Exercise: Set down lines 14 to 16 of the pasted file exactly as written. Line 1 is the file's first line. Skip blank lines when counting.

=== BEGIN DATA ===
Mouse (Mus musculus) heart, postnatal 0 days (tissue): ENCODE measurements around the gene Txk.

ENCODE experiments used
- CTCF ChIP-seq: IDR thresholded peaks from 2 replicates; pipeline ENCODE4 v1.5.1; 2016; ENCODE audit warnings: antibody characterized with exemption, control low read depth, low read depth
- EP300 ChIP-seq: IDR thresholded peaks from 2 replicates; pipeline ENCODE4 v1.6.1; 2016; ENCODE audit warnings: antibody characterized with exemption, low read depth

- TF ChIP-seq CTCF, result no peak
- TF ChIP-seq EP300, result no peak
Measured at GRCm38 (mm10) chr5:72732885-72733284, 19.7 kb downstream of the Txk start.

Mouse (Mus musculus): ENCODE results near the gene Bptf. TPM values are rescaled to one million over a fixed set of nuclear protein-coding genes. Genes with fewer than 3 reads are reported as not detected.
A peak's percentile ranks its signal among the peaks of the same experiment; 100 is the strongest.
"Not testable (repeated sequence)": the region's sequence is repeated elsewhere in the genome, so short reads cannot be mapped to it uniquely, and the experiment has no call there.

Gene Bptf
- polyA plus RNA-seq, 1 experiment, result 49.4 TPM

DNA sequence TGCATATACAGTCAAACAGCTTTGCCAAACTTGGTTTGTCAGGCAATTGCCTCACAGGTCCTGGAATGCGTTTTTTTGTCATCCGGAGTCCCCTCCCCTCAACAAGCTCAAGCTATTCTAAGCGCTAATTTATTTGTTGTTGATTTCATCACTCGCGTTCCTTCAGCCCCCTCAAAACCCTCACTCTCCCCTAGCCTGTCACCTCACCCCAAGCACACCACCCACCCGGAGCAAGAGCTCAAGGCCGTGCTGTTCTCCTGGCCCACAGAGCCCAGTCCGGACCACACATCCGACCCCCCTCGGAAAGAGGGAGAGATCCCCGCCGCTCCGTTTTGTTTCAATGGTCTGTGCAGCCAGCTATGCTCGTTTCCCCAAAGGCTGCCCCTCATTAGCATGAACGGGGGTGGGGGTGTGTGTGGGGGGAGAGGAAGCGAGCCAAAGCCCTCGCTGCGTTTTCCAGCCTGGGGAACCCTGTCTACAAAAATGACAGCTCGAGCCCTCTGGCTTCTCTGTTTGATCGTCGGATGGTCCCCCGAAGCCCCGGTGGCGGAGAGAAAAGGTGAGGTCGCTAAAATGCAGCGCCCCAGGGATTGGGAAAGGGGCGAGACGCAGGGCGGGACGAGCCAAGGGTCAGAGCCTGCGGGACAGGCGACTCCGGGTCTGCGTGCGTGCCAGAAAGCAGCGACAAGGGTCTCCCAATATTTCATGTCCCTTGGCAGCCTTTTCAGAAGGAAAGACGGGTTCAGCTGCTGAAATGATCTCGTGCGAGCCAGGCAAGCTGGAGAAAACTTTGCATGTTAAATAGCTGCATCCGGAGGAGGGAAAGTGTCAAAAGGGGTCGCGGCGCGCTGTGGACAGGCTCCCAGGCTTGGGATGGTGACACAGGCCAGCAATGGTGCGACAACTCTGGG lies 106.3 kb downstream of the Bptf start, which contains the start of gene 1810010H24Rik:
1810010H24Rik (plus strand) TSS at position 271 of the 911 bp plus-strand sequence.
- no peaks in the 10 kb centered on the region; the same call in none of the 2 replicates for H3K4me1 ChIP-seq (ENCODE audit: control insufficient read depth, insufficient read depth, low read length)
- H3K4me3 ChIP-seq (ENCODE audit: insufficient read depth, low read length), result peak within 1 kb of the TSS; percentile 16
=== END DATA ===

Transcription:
1810010H24Rik (plus strand) TSS at position 271 of the 911 bp plus-strand sequence.
- no peaks in the 10 kb centered on the region; the same call in none of the 2 replicates for H3K4me1 ChIP-seq (ENCODE audit: control insufficient read depth, insufficient read depth, low read length)
- H3K4me3 ChIP-seq (ENCODE audit: insufficient read depth, low read length), result peak within 1 kb of the TSS; percentile 16